School Logo

Welcome to Castle Camps (VC) Church of England Primary School

Life in all its fullness

Google Translate



At Castle Camps Primary School, our Computing curriculum allows pupils to develop their critical thinking and problem solving skills through open-ended explorations. It is a key goal for our pupils to understand how important digital literacy is to many aspects of their lives. By becoming technologically literate, our pupils will be more able to engage successfully in modern life. The computing curriculum enables pupils to understand the different layers of computing. Computing involves analysing data, writing and debugging computer programs, discovering new technologies to solve problems, and developing basic technology skills. In our current world, it is also important for children to safely access computer information. As our pupils become more exposed to technology, it is critical that they be aware of their digital footprints, and the real-life consequences of their online actions.


We want our pupils at Castle Camps to enhance their basic computing skills in order to solve problems; recognise that data can be explored, understood, and studied through modelling; and develop analytical problem solving skills. We also aim for each child to gain proficiency in algorithmic thinking through engaging in goal-oriented computing tasks.


Cambridge is world-renowned as a global centre for the development of science and technology. Our pupils are especially lucky to be within close proximity to the Cambridge Science and Innovation Parks. This way, Castle Camps takes full advantage of the experts in our community, such as through the Raspberry Pi Foundation. These diverse professionals will inspire our pupils, and help them to recognise how computing is important not only for technological development, but for their local community.


Our school recognises the need for gender equality in the computer technology industry. It is a key goal of every teacher at Castle Camps to work towards actively deconstructing the societal barriers that face many of our pupils. This means not only teaching technical content, but also providing our pupils with a diverse group of scientific role models. By bringing in local community members, our pupils will be able to see themselves in our current computer scientists. It is our hope that this unique opportunity opens aspirational doors for our pupils, especially our female pupils and pupils of colour, and leads every pupil to dream big.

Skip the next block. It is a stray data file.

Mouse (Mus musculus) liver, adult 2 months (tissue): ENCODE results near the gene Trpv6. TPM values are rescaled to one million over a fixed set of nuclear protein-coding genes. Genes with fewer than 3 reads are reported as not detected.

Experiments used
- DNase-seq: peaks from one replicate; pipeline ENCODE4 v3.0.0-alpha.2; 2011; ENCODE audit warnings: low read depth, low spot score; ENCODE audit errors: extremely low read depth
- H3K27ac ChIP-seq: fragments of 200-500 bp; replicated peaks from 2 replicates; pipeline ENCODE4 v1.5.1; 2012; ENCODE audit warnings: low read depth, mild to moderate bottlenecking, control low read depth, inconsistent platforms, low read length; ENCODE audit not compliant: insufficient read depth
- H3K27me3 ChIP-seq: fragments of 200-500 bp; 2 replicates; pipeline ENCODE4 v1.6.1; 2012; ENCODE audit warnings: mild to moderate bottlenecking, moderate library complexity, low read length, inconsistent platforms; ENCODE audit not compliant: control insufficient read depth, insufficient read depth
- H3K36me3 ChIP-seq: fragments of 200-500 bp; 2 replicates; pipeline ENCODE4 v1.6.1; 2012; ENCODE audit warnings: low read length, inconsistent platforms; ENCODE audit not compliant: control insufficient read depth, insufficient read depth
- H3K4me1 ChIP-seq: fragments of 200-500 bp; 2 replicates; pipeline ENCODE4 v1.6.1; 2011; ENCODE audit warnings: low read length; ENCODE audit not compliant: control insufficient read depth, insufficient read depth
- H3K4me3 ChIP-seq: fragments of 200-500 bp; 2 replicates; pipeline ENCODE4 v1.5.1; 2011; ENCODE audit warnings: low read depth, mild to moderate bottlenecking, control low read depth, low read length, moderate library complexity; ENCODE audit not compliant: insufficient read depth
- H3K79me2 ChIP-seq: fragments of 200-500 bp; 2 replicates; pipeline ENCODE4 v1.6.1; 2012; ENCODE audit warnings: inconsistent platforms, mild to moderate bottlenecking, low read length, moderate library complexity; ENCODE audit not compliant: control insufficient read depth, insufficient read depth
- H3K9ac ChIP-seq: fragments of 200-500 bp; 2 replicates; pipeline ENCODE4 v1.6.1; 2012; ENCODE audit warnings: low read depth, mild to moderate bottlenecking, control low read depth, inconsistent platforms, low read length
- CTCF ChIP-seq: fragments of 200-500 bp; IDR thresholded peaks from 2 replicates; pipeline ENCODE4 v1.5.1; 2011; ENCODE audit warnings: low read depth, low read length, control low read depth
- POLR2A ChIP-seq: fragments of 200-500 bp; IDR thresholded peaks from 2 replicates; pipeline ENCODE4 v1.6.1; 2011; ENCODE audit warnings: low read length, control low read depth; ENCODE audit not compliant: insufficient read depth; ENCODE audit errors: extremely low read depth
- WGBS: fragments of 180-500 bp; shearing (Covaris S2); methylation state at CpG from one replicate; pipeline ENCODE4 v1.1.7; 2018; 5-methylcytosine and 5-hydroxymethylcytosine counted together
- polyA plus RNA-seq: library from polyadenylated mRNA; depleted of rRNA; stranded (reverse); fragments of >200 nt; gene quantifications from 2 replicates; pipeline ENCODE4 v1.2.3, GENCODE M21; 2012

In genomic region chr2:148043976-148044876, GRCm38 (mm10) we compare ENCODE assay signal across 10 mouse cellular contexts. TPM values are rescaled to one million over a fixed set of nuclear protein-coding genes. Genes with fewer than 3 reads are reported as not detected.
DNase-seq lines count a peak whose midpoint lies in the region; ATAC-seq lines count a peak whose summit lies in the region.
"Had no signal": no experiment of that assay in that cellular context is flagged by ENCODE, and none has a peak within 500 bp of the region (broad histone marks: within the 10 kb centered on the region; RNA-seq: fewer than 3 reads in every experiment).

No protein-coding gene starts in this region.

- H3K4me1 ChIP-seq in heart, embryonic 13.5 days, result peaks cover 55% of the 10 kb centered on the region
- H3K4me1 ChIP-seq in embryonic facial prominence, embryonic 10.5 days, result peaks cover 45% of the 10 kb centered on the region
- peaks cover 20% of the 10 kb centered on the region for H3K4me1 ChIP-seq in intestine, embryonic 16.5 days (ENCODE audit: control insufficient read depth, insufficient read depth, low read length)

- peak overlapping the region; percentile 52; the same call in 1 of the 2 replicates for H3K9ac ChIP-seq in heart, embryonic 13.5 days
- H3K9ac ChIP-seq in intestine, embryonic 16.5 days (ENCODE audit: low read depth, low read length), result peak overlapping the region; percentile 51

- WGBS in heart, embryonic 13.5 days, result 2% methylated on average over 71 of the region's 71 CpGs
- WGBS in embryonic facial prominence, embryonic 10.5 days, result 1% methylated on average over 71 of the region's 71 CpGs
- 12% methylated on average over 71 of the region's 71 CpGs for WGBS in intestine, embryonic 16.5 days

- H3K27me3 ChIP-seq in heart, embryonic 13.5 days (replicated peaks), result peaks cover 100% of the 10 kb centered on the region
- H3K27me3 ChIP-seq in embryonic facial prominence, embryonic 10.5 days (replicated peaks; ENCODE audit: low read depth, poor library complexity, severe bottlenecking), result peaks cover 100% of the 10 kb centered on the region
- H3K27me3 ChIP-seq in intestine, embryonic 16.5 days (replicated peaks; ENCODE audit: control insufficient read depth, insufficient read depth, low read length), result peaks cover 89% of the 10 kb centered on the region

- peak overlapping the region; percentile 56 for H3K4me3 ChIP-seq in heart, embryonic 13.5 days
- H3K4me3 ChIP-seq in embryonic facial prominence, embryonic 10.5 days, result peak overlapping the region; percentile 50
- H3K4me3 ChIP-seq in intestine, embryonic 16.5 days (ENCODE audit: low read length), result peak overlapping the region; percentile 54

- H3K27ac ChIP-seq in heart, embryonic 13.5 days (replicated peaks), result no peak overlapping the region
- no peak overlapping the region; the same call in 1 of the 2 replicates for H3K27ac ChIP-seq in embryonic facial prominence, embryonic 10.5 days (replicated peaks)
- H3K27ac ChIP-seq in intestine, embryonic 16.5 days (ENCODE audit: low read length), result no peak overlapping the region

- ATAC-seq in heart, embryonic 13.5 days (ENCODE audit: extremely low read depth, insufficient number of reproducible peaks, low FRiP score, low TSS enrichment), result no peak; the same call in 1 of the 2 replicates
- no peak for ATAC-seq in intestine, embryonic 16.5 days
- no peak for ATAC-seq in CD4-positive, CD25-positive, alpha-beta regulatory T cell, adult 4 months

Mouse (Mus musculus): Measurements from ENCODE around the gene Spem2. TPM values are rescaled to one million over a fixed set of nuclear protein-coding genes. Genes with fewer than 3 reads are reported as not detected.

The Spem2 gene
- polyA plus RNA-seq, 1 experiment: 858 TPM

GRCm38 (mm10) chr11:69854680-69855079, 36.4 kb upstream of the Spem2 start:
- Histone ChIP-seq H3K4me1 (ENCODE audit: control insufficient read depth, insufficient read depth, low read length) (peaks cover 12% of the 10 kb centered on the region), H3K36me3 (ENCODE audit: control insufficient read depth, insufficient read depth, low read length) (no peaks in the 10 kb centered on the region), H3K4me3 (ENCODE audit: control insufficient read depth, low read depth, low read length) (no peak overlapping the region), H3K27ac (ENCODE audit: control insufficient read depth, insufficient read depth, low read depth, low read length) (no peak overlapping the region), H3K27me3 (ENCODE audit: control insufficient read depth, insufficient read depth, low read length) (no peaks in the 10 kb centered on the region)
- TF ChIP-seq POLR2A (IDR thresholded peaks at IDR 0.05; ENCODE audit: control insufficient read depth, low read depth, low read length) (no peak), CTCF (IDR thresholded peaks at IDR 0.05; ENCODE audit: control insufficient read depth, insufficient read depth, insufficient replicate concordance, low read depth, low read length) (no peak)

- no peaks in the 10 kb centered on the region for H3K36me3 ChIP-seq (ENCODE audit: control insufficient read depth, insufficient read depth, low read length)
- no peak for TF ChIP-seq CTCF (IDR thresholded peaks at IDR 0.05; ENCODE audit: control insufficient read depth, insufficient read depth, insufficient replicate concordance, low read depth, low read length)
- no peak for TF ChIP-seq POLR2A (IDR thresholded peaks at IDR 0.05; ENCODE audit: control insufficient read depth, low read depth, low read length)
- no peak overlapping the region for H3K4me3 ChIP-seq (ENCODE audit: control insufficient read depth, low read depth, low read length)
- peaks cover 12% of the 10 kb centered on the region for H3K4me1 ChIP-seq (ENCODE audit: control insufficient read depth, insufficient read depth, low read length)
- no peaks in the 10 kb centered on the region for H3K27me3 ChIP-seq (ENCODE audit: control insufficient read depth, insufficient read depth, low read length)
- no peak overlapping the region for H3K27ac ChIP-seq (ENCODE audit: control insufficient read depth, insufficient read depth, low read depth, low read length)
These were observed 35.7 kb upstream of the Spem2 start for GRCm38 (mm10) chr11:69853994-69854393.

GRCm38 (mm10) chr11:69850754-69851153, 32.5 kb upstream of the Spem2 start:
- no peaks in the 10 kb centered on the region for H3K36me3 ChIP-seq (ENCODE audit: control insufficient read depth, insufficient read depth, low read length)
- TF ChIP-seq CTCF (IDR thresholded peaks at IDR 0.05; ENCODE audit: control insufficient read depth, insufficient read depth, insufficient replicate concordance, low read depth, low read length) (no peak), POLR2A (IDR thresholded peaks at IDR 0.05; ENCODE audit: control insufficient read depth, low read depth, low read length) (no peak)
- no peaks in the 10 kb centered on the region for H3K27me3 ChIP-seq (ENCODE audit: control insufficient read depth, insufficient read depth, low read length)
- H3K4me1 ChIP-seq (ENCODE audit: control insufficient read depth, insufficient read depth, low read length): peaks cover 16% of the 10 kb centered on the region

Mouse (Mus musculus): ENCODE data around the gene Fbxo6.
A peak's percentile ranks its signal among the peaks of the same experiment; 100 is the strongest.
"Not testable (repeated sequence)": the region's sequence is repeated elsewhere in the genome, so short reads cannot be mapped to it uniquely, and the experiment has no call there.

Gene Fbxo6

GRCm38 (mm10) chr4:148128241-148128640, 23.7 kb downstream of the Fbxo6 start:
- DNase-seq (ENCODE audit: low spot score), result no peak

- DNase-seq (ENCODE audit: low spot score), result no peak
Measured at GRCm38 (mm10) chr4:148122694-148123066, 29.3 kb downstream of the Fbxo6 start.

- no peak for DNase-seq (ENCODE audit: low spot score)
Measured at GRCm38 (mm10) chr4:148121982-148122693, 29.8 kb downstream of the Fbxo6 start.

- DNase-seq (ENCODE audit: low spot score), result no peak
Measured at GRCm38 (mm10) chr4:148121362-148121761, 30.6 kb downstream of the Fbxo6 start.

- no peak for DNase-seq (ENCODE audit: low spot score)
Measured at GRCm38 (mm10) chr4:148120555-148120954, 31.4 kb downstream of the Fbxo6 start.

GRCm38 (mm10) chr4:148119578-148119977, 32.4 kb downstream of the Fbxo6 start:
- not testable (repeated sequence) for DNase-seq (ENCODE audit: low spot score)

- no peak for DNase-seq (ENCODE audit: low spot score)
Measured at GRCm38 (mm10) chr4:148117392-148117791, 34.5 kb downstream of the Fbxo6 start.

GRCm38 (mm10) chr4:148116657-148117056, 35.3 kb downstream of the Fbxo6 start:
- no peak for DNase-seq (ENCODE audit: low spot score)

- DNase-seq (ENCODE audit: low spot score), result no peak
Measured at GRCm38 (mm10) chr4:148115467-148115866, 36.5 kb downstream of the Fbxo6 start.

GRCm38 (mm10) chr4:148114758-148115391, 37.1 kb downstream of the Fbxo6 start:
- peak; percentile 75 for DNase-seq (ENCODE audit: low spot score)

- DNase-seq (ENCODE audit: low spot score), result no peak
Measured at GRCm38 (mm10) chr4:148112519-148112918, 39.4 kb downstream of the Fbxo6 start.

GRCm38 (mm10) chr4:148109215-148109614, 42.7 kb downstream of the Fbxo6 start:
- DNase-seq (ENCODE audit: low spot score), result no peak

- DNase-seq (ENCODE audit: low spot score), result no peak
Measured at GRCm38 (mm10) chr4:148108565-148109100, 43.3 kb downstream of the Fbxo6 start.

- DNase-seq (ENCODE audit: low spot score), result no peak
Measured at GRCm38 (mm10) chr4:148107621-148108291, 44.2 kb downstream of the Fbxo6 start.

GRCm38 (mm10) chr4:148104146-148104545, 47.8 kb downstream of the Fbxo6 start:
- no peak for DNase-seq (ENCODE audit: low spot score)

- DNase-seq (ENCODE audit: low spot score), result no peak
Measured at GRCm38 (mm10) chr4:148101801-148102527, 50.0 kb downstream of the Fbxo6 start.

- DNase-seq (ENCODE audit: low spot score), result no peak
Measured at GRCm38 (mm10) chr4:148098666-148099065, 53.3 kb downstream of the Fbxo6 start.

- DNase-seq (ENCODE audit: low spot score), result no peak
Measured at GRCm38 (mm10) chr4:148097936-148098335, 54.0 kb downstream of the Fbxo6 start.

Computing at Castle Camps, closely follows the National Curriculum and is supplemented by detailed units from the National Centre for Computing Education (TEACH programme). The NCCE is run by a consortium made up of STEM Learning, the Raspberry Pi Foundation and BCS, The Chartered Institute for IT. Our Computing curriculum provides pupils the ability to break down and analyse given information and synthesise meaningful interpretations. Our curriculum also allows pupils the opportunity to critically consider a given problem and be expected to determine the necessary logical steps to create a solution.


By spending time solving problems, our pupils will develop necessary life skills such as patience, determination, resilience, an appreciation and ability to be inquisitive, as well as learning to utilise both creative and systematic ways of thinking. Central to the Computing curriculum is a way of thinking, through which our pupils will apply mathematical skills creatively in a variety of contexts. By working both independently and in groups, a balance of teamwork skills and self-reliance will be emphasised.



Over the course of learning in EYFS, Key Stage 1, and Key Stage 2 pupils will have been exposed and given the opportunity to develop their critical thinking and problem solving skills based on the analysis of real world data. Each year group’s curriculum builds upon the knowledge of the previous year. This allows pupils to work towards a deep knowledge of the many facets of computing. As pupils move into the next key stages, they will not only be ready for more in-depth computing, but will also have gained invaluable and generally applicable skills that will allow them to grow and flourish as independent thinkers. Independent thinkers are those that challenge the information that they are exposed to and develop their own opinion on it based on logical processes. This is what we hope to accomplish; that children do not merely accept the world as it is but rather understand the world around them actively through the lens of logical and creative thinking. Thus our pupils are expected to not merely receive knowledge from others, but actively participate in the creation of knowledge.


Computing Curriculum Document